Congratulations, you are ready to start blending your class!
Now what about your students?
Educators who pioneered blended learning can offer the next wave of potential blended learning teachers a hand-up. Teachers who elect to implement a blended approach to their classroom are in greater control of student access to materials and are able to guide students through that content. Now, you just have to get your students ready to step into blended learning!
Younger/older students versus adult learners.
The age of your students is sometimes a factor in how you start blended learning. Young students are often less afraid, excited to take risks with technology, and may even be waiting on you to open up to making some of your classwork available online.
Older students can see blended learning as a disruption to how they have learned to do school (and how they’ve learned to succeed) while also appreciating the benefits of asynchronous access to class materials online.
Adult learners are sometimes down-right scared of online learning, especially if they do not see the benefits outweighing the unknown negative possibilities.
With all three age groups it is a good idea to share why you are trying blended learning and what you hope to accomplish by blending your content between a face-to-face and online environment. Offer the ways in which you can offer them (or their parents) support while this is still a new way to learn.
Consider starting out by offering redundant items online: a presentation, communications between classroom and home, due dates, copies of assignments already given to show the benefit of access to classroom content asynchronously. Accelerate the value by replicating, producing, and then directing students to highlights of online discussions from asynchronous discussions. And finally, give some ownership to the class. What would they like to see in the online portion of our classroom?
How to on-board home.
Those younger students come with families. Be mindful that parents do not have (read: like) to take risks. The best way to on board the families of your students is to teach them too. Take opportunities such as Open Houses, Curriculum Nights, and communications home to share demonstrate in-person (or via video for emails) how to find content in the LMS. School cannot be asynchronous for your students without these families!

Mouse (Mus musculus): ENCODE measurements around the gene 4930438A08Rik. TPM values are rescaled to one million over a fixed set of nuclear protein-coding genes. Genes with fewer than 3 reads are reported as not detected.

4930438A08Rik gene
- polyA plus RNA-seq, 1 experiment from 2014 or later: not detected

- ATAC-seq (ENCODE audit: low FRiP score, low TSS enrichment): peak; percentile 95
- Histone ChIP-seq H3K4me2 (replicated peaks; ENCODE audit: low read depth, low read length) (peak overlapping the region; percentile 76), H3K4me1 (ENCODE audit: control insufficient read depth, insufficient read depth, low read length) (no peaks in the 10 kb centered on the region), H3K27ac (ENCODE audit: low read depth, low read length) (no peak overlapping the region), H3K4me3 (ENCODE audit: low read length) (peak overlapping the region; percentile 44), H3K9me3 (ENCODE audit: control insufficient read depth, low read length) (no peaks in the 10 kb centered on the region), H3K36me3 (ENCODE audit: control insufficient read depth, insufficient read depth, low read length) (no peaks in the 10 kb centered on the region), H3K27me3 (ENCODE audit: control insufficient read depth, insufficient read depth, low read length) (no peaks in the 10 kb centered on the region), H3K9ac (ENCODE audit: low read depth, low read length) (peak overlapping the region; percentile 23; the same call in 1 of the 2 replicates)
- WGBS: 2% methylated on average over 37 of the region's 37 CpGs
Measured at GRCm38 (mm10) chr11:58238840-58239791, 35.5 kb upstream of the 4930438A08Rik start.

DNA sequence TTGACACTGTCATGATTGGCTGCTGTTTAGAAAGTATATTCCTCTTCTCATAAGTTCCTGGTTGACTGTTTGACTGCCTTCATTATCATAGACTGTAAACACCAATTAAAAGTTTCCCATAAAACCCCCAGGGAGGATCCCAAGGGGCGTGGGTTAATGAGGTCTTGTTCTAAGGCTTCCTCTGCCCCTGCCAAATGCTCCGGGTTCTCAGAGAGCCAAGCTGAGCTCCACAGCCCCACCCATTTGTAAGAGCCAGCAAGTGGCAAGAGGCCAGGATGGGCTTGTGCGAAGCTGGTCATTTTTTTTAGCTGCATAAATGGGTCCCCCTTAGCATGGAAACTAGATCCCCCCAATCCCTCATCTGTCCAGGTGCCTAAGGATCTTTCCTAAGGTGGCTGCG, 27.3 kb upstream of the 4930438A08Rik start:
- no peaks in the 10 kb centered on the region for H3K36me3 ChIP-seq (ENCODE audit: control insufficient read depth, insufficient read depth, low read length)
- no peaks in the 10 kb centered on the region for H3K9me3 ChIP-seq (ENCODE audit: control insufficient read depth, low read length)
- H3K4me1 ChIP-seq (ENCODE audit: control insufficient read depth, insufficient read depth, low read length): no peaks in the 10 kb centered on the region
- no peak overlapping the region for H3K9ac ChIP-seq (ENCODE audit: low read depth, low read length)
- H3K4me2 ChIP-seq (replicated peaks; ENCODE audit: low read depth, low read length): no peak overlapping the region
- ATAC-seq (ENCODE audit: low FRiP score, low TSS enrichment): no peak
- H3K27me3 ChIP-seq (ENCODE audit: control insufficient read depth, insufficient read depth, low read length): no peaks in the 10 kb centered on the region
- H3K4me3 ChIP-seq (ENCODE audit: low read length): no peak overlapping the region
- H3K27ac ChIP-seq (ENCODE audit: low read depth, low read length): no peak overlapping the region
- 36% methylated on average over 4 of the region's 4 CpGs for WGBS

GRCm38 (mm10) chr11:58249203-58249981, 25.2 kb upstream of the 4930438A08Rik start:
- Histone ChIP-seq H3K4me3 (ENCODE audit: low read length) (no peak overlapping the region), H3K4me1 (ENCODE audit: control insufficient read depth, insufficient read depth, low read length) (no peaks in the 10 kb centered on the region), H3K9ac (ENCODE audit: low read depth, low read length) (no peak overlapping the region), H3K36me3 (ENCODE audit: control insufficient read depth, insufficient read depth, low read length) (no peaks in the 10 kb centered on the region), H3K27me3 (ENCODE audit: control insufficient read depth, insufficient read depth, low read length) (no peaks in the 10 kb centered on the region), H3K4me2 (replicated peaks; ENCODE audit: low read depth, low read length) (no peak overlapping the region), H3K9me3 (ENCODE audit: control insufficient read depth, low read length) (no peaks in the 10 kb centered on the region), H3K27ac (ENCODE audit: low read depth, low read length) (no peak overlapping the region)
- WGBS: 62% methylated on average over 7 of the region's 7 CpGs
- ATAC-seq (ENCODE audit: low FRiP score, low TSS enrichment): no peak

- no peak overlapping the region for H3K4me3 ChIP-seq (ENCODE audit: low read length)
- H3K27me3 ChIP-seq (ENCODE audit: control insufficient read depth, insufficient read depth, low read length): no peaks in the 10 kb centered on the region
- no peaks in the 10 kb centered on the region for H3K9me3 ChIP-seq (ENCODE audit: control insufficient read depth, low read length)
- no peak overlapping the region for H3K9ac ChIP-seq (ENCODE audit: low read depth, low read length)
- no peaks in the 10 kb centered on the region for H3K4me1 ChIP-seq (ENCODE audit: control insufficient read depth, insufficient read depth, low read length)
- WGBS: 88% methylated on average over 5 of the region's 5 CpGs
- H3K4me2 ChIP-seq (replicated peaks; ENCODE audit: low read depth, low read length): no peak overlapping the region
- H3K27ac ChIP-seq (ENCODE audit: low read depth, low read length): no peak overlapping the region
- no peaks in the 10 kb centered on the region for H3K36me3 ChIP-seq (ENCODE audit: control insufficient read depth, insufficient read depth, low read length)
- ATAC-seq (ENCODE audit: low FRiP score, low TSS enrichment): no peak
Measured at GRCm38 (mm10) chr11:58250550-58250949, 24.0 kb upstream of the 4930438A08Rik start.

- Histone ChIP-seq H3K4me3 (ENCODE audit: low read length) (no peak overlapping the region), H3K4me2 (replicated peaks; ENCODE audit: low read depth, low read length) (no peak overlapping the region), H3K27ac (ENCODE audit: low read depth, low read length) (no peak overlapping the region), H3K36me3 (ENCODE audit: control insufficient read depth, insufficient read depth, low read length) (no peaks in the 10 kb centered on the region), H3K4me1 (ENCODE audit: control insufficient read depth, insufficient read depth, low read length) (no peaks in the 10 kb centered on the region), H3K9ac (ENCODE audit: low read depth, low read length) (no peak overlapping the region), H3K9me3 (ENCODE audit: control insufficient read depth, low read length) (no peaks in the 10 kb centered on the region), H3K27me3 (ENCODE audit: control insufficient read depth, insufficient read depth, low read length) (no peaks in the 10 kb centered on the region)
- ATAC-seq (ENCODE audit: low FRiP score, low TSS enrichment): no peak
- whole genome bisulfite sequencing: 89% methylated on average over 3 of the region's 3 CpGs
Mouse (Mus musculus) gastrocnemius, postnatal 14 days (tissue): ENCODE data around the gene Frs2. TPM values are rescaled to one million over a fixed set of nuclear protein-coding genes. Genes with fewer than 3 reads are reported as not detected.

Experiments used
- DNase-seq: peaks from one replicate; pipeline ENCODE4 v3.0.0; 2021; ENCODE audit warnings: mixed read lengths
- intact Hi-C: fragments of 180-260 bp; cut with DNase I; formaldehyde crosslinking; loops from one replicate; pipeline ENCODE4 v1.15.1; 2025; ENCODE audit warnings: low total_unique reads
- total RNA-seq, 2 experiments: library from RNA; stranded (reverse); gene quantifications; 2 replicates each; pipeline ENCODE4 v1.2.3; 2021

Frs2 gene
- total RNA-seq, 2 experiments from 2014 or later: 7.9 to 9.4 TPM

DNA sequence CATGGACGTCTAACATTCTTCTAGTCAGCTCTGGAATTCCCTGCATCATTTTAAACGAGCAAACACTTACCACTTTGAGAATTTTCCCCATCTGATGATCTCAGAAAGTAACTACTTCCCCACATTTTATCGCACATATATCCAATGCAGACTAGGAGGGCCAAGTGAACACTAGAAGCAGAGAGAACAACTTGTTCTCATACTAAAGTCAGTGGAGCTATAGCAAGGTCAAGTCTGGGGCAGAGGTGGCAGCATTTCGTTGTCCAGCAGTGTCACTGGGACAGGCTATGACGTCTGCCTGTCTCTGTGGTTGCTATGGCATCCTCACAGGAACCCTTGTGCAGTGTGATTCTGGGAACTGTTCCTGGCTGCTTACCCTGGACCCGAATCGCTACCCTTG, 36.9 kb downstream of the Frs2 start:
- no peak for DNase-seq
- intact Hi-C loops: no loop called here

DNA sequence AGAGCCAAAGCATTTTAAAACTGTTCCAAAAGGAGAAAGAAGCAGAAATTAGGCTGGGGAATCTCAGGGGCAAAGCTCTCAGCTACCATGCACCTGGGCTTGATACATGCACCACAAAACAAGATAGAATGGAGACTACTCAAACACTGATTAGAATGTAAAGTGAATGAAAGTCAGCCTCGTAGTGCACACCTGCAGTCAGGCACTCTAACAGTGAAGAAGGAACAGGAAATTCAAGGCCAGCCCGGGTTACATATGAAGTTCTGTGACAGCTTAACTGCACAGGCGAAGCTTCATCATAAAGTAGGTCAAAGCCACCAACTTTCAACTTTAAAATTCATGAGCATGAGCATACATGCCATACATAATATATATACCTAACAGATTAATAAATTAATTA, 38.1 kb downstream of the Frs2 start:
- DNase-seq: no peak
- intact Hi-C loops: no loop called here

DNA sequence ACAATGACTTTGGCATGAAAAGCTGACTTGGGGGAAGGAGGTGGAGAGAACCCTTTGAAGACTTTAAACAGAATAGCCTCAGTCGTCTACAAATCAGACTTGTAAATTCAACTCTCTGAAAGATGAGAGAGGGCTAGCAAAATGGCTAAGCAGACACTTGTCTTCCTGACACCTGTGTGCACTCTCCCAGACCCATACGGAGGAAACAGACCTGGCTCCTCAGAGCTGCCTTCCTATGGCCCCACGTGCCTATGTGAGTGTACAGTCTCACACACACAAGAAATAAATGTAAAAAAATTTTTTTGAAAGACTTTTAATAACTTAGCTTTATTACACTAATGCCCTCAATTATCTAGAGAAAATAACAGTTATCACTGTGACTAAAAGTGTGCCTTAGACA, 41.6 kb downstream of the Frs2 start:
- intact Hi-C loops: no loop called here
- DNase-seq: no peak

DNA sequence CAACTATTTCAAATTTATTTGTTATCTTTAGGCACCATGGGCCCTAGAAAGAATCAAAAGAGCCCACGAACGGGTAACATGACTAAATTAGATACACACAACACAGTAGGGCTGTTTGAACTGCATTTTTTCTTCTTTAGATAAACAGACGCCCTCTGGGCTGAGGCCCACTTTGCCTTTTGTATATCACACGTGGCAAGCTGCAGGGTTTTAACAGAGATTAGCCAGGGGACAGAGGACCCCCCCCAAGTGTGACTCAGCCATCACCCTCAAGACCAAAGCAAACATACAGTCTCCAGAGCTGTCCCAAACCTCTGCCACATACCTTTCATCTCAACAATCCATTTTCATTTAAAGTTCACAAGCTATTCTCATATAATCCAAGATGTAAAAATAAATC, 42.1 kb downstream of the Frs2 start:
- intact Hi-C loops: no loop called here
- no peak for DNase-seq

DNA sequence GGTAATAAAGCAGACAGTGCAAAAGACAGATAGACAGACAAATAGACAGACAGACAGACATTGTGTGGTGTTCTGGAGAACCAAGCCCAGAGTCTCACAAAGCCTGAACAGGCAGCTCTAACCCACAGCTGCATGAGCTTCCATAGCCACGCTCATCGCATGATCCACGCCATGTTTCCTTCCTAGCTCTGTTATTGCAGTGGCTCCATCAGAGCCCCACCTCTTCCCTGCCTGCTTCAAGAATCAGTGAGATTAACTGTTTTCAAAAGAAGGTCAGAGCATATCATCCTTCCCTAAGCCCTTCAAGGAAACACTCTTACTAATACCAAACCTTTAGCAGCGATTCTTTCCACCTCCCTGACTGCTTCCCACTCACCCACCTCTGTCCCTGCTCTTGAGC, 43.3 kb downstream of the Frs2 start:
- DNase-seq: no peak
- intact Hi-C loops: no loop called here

What content to start with….
You do not have to put everything online all at once – in fact, don’t try that. You can customize the content you make available for maximum benefit to you and your students. Teachers building content in a school/district Learning Management System (LMS) have certain advantages. Advantages might be: LMS features, instructional design structures, and ways to access content are already known by many learners and their families already.
You want a to get a great amount of benefit for as little effort as possible at first. Consider tackling categories: Projects, spelling words, study guides, class discussions, social media first. Then adding a new category in as you and your students are ready. Aim for low stakes items, so parents are not tempted to do work for students. Consider items you may already be offering through face-to-face, but often get questions about, requests for extra copies, or that students could benefit from some extra think time on.
When to share content.
One of the neat things about creating your Blended Learning content is that you can keep it unpublished until you are ready to share it. And you can share just portions of your content at a time. When content appears to your students just in time they do not know if you are one day or one unit ahead.
Whatever platform you use to share your content, a LMS or some other method, make sure that your students, their families, know how to get to your content. This may mean cross-promoting it through email, social media, and newsletters home.
The journey to improve your blended learning content is never really over. So take the feedback you get and reinvest in revising your content. Enjoy the journey!